So ‘ladies’, men are rubbish (I think you knew this already) and have double standards in this area, but don’t let us stop you having your deserved fun. However, if it’s a guy that you think might be a long term potential, then maybe wait a little bit just to be on the safe side. The character Doris from TV’s ‘Gavin & Stacey’ perhaps said it best when advising Stacey on how far to go on the first date, “A kiss, a cuddle, a cheeky finger… just don’t go selling him the whole farm”.

Jake McMillan

Timing the 2nd Date Request

You’ve had that great date, or met someone cool at a party or a club. You felt a good connection and definitely want to see them again – but when do you send that text message to propose a follow-up get together?

Too soon and you will be seen as too eager and desperate, whereas if you leave it too long they will think you’re not interested or someone who is probably just after a shag. Why do we play this silly game in which the timing of the message seems to be more important than the content?

We have no rule book explaining when it is the right time to communicate, and this leads to incessant analysis of how interested the other person really is, based on the timing of their SMS message. If I had a pound for every time a female friend has asked my opinion in the last few months on whether a guy is really interested based on a text message received, I would be able to afford an iPhone.


In particular, why is it such a social no-no to text someone straight away if a date has gone well? Of course, texting several times will make you seem like a stalker, but a single message conveying that you had a great time and would like to meet up again is seen as “too keen” if it is sent within 24 hours. Yet, it seems it would be cherished after 48 hours.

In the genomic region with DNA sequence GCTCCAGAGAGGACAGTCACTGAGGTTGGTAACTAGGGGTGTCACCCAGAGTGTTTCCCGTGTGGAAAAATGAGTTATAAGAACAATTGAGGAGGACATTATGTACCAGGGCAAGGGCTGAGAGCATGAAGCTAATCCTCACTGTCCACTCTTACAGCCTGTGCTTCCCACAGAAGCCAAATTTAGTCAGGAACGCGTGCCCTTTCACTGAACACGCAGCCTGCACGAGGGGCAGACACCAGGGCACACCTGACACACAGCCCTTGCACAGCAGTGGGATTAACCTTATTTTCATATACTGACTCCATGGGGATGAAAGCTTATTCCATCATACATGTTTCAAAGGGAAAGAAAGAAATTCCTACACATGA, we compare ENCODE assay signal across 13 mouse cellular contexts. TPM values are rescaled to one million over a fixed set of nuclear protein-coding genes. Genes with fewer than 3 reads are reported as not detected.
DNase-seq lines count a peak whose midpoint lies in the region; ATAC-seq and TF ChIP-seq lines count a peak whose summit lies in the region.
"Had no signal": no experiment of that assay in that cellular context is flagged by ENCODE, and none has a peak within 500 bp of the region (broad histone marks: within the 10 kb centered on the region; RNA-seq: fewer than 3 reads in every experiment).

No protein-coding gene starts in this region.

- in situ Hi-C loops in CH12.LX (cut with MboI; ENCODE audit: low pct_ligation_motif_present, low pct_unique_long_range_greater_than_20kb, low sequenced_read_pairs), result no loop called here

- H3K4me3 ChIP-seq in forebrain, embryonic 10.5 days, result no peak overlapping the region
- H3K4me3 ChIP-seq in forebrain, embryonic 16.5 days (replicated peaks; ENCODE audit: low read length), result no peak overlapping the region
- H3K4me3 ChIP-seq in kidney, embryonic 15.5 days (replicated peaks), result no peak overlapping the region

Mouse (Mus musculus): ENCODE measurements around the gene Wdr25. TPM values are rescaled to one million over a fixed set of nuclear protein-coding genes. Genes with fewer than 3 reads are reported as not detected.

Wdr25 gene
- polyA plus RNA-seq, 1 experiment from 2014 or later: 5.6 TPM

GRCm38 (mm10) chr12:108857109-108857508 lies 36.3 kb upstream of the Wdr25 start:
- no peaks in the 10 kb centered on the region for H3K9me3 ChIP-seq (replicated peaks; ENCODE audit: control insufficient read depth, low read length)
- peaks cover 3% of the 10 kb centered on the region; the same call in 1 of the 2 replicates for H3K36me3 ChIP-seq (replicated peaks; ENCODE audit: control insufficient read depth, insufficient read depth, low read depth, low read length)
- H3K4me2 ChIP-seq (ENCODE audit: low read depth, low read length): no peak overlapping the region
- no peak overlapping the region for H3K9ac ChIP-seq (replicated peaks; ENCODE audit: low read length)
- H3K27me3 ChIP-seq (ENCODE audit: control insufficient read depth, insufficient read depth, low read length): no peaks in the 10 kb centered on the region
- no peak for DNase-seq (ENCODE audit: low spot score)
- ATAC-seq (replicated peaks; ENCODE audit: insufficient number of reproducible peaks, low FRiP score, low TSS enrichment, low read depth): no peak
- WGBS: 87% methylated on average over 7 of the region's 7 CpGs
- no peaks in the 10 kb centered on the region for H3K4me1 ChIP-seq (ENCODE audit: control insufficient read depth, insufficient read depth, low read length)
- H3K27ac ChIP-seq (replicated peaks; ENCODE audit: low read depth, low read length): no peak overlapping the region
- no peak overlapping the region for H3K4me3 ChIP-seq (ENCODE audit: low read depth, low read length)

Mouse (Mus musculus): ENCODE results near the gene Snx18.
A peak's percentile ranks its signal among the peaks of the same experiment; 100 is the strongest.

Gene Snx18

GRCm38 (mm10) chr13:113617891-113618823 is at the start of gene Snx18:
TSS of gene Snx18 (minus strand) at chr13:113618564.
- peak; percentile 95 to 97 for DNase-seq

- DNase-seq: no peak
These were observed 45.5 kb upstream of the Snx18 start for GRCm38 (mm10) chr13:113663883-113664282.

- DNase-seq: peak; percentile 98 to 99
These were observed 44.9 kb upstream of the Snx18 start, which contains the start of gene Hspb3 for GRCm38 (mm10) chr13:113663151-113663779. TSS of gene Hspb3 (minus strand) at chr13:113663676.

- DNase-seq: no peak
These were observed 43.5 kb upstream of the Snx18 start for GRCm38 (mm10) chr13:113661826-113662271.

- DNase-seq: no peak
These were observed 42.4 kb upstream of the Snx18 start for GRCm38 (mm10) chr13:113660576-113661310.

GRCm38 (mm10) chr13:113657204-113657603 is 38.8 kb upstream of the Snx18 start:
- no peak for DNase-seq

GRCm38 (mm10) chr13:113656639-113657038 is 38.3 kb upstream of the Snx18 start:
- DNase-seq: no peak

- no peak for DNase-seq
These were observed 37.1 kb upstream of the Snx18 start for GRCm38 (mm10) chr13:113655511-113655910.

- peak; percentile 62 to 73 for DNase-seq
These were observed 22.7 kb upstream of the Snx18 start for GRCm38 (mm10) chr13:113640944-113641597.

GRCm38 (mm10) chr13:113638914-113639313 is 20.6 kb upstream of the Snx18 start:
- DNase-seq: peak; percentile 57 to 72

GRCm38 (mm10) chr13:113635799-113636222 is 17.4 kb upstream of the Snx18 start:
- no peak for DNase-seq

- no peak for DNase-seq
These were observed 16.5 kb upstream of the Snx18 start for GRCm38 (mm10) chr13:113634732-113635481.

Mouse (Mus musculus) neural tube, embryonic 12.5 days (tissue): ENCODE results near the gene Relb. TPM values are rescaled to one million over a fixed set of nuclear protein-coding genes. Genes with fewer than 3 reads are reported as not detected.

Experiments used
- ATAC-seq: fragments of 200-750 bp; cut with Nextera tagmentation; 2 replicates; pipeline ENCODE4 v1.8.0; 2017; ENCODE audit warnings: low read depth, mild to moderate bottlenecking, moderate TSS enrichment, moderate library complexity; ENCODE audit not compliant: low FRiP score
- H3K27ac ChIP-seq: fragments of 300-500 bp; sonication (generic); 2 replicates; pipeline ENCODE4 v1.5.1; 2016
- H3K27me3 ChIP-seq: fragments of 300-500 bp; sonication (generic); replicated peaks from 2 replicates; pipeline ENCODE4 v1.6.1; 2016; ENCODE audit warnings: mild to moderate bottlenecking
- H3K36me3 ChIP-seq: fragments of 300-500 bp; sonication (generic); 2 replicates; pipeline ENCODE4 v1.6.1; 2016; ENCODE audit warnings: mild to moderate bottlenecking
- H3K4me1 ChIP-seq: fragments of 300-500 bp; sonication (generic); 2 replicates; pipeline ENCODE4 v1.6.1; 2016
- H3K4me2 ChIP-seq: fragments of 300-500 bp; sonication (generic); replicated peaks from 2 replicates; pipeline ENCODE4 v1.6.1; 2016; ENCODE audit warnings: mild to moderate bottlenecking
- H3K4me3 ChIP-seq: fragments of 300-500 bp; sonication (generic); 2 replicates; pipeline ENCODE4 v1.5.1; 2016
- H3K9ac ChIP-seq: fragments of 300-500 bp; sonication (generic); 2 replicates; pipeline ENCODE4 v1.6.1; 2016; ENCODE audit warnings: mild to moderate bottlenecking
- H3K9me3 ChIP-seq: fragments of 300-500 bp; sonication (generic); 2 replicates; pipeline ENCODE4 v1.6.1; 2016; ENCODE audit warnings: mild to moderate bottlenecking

My female friends apparently think that men are rubbish at texting, and find it very difficult to interpret the guy’s interest in them. They are turned off by over-keenness and confused by delayed messages, particularly from guys they are really keen on. Women think more carefully about their communications, whereas men are much simpler in their approach. It is our simplicity that confuses the hell out of women and it is women’s complexity that confuses us men folk.

It’s really, really easy, ladies – if a guy hasn’t contacted you within three days, then he just isn’t that into  you. It doesn’t mean he doesn’t like  you or doesn’t want to meet you again, he just hasn’t felt that super connection or desire. No excuses can hide the fact that if a guy really likes you he will want to get in touch again straight away.

It is only the fear of being seen as desperate that will cause us to wait to communicate. But why should we wait?

Jake McMillan

Getting the girl to pay for Dinner!

Now we all know that when it comes to the first date there exists a socially accepted, gender-biased rule that men are meant to pay for dinner. But this is the 21st century; surely it should be 50:50 and, dare I say it, maybe even women should pay for the whole meal sometimes?

Well, this year I have been trying to see if I can get a woman to pay for dinner. I am part of the generation who have feminist mums and rightly believe that men and women are different but equal, and so when it comes to going out, any costs should be divided straight down the middle. But no!

Women say it is a “nice gesture” when the man offers to pay and it shows that the man wants to look after them. This is, of course, complete guff, but men have to put up with it if they want dates number two and three. The difficulty for men – and it really is a choice of principles or punani – is that there is no standard viewpoint. Some women are OK with 50:50 and many others are not.

Being a feminist myself, and ignoring the fact that I am a tight-fisted so-and-so (like you hadn’t guessed already), I believe passionately in equality, but I also wouldn’t mind being in a relationship too. So, what am I to do?

Until we can get more women to ask men out, the answer is how you ask a lady. For example, if I say, “I’d like to take you out to dinner,” the clear inference is that I am taking responsibility for the dinner. Whereas, if I suggest that it would be nice to meet up, and offer dinner as a possible activity and she accepts, then it is a mutual agreement and so a 50:50 split is more appropriate. Why should heterosexual dates have different rules to gay dates, where it is much more fair.

So, how many women did I get to pay for the whole meal? Zero, of course. The sad truth is that unless you “forget your wallet” (which will not get you date number two), women will not pay for dinner on a first date. Sorry guys, we’re just going to have to reach deep into our pockets, or stay at home and reach deep into our pockets!

Jake McMillan